You would think that in game design, the only thing that matters is how fun your game is, but the Wizards of the Coast digital team is proving that this is not the case. There's no game more fun than Magic: The Gathering, but more and more players are switching to other games because the experience of MTGO is not acceptable. With Hearthstone and SolForge and maybe Hex: Shards of Fate competing for gamers' time and money, let's hope that someone in charge at WOTC figures out that major overhauls are needed, and soon.

Danny Brown

Danny is a Cube enthusiast and the former Director of Content for Quiet Speculation.

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6 thoughts on “Sperling and Reitzl Ask: What was Your Breaking Point?

  1. One of my biggest pet peeves in MTGO writing and streaming is ranting on the new client. I don’t sense that you’re ranting, just expressing frustration about how things aren’t perfect.

    The client is good enough for me to do everything I want: play, trade, draft, build decks, etc. It took a lot of trial and error to get to that point, and many things are counterintuitive, but I experimented with right clicks, left clicks, changing settings, and now I am very comfortable with it.

    Maybe you can give it a month of experimentation and then get back to us with your likes and dislikes. One day of playing is not enough in my opinion to make a credible critique.

    Whether you play or not is not up to me, but let us know how it goes after you give it the ol’ post grad try.

    MTG daily is terrible, I agree…

    1. I gave it more than a month try and it’s still painful to me because I’m constantly reminded of the many ways v3 was better in important ways and rarely do I see evidence of v4 being better in any way I care about.

    2. Having to give a client a month to figure it out and appreciate it blows any positive user experience design out the window.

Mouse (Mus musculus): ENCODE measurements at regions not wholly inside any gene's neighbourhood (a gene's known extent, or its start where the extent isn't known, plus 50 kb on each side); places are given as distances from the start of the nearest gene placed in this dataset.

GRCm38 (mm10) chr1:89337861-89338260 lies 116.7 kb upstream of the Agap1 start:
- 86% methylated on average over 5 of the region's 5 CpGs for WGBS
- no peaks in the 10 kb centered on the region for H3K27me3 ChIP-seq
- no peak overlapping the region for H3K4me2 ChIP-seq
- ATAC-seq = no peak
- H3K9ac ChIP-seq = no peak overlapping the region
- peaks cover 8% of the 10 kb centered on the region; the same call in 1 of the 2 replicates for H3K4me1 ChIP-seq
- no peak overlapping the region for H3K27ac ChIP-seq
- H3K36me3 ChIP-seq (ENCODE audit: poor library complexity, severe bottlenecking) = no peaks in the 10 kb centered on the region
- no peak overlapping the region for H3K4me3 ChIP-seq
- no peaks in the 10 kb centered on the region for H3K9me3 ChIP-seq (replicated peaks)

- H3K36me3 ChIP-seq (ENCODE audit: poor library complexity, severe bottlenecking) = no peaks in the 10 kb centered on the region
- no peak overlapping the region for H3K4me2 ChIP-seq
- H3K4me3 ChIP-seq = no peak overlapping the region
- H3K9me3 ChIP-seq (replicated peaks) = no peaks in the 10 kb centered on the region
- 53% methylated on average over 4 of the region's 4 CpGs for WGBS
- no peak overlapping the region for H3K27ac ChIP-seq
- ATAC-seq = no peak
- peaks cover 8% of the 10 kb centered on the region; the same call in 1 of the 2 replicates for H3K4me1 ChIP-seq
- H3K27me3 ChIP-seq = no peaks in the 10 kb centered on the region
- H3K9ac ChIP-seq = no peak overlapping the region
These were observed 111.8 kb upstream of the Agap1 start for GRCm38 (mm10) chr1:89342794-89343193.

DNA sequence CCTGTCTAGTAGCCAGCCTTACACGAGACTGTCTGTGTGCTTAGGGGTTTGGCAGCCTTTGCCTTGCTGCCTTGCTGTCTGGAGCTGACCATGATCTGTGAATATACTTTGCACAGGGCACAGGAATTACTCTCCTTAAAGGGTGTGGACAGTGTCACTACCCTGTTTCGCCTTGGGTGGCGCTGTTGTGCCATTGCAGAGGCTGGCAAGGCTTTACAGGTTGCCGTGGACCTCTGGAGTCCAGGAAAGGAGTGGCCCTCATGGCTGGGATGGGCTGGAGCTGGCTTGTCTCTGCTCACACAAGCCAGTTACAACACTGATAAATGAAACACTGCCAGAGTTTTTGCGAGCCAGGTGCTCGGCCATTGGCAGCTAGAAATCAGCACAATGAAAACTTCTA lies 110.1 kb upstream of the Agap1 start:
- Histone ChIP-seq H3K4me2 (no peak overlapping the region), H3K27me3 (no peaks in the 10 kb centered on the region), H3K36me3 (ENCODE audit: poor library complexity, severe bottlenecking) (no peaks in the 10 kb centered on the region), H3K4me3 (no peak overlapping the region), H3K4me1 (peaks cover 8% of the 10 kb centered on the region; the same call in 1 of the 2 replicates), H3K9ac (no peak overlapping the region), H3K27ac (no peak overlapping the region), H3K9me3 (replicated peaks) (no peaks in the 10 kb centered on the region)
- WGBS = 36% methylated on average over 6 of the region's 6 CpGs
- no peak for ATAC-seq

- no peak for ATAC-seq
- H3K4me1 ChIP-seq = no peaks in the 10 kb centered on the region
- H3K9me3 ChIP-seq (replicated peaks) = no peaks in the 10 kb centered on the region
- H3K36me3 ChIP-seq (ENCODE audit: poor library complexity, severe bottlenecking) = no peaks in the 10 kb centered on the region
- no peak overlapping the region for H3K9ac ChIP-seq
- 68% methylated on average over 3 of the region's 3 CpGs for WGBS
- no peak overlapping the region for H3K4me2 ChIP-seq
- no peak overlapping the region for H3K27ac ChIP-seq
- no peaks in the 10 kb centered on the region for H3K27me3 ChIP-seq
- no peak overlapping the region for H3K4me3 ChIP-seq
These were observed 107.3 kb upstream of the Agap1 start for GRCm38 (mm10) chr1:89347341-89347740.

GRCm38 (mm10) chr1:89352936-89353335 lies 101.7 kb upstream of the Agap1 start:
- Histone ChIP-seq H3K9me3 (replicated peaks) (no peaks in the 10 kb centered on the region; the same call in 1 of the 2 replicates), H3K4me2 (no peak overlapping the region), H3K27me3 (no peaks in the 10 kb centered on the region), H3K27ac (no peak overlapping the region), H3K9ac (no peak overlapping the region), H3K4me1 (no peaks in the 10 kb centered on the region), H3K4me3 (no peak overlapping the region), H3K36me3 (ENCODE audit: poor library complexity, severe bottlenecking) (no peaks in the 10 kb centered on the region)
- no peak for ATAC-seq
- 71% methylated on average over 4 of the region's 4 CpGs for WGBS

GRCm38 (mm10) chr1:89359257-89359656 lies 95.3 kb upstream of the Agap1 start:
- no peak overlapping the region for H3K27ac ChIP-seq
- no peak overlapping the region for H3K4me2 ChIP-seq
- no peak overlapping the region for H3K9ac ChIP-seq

If you can pickup any of the competitors and start playing straight away, through the tutorials at least, why spend the investment of time working with MTGO?

  2. I have played around 10 drafts since the new client was released. I used to play around 25 drafts per week. In the 10 drafts I have played, bugs have cost me 2 drafts, both in the finals where I was denied reimbursement because I “won” packs, meaning I got screwed out of the opportunity to win 4 additional packs. Once, one of my opponents had the client break on him, costing him the match.

    I simply cannot justify wasting time on a broken program when their support team will not even reimburse me properly when the program breaks.

  3. Another digital product that seems to be suffering is Gatherer. I used to love to read the card discussion comments. It seems that since M15 was released, no one is posting comments any more. Take Goblin Rabblemaster for example – 6 votes, 0 comments. Really? Where did everyone go? Sure all of the card discussions on older cards are still there, but it’s not very useful if no one is going to comment on newer cards going forward. I miss the old Gatherer.